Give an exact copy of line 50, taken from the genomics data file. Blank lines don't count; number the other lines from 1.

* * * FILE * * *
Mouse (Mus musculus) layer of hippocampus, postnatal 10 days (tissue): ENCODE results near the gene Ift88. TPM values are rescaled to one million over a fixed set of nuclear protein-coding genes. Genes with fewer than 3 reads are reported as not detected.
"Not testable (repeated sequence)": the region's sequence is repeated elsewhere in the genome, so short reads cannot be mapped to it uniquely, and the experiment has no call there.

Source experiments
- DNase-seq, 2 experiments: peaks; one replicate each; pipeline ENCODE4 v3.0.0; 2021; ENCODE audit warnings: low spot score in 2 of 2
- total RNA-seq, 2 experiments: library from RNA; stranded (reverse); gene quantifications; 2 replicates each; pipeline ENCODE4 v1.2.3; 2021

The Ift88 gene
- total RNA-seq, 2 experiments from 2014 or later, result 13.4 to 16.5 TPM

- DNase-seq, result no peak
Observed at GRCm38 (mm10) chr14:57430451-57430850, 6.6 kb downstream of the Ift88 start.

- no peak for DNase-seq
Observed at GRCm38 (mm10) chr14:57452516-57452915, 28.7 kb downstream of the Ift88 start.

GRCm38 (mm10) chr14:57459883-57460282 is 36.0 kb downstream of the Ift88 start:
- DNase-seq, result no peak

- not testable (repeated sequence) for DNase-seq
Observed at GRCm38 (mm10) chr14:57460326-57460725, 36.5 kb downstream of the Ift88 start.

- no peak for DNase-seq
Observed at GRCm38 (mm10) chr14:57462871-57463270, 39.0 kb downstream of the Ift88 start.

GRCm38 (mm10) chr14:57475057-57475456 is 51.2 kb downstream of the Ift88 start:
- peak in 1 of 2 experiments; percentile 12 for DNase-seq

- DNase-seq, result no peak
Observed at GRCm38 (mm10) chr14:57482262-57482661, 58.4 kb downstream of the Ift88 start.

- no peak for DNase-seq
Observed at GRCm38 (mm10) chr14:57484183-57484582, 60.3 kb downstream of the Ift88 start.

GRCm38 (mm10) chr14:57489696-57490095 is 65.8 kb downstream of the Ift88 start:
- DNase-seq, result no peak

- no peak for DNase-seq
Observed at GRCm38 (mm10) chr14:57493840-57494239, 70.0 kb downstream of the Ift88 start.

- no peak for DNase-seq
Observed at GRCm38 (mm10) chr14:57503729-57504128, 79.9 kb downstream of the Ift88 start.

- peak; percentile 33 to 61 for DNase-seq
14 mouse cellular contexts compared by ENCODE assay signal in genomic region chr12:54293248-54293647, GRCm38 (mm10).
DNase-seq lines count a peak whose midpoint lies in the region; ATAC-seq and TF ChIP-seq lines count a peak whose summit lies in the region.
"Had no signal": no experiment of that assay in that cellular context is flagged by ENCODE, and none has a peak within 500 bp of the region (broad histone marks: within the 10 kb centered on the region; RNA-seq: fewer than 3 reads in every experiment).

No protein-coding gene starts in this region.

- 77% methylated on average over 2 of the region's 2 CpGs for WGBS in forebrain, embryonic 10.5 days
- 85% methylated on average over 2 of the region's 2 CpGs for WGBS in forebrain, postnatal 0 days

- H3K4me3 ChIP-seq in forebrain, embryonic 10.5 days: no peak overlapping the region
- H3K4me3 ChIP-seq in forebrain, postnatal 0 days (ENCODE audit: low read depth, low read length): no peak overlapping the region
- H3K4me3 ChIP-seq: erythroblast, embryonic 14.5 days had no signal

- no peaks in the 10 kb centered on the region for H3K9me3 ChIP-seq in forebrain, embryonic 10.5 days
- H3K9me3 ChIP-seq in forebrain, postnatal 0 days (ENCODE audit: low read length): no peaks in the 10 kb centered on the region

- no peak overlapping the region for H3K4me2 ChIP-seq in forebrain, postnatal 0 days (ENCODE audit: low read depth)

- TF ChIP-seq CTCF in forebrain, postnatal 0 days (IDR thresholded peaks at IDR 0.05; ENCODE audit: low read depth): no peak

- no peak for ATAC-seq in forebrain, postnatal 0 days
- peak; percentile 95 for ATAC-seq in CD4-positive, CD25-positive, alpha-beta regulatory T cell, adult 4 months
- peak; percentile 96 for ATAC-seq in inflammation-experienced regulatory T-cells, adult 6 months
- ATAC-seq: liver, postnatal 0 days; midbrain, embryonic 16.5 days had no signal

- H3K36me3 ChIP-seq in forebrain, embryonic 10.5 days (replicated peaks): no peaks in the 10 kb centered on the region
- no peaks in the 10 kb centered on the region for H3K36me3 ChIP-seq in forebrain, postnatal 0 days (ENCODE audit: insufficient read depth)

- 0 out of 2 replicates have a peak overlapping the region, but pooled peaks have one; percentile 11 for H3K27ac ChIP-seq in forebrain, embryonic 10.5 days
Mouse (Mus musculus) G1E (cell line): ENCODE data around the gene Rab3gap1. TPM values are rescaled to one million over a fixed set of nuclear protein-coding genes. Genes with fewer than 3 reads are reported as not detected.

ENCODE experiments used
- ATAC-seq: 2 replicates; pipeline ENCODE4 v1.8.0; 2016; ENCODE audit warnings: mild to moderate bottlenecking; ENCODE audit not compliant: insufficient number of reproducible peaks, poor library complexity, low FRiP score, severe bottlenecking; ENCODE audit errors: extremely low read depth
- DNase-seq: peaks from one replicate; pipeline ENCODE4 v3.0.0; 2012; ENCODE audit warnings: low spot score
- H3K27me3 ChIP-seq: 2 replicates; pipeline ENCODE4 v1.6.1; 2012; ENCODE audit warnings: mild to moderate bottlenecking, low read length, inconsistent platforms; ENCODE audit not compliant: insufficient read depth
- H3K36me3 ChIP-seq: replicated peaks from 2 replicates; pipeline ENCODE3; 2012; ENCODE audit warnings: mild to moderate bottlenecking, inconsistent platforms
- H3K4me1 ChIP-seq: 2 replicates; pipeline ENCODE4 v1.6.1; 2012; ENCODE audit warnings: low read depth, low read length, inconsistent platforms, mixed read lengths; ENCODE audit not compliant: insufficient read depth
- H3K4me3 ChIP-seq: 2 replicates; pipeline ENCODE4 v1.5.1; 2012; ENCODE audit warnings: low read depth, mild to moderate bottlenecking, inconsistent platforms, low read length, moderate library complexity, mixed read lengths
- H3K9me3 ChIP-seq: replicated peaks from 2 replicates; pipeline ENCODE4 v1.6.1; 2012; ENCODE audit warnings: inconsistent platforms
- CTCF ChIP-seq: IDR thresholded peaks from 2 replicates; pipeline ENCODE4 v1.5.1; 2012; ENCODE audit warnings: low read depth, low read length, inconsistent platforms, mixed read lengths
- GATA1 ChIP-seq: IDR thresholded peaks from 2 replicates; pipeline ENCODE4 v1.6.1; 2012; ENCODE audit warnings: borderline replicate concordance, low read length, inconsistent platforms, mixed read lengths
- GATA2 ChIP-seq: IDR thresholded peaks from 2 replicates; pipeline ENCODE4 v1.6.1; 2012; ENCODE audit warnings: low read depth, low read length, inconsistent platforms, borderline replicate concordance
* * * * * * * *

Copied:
- 0 out of 2 replicates have a peak overlapping the region, but pooled peaks have one; percentile 11 for H3K27ac ChIP-seq in forebrain, embryonic 10.5 days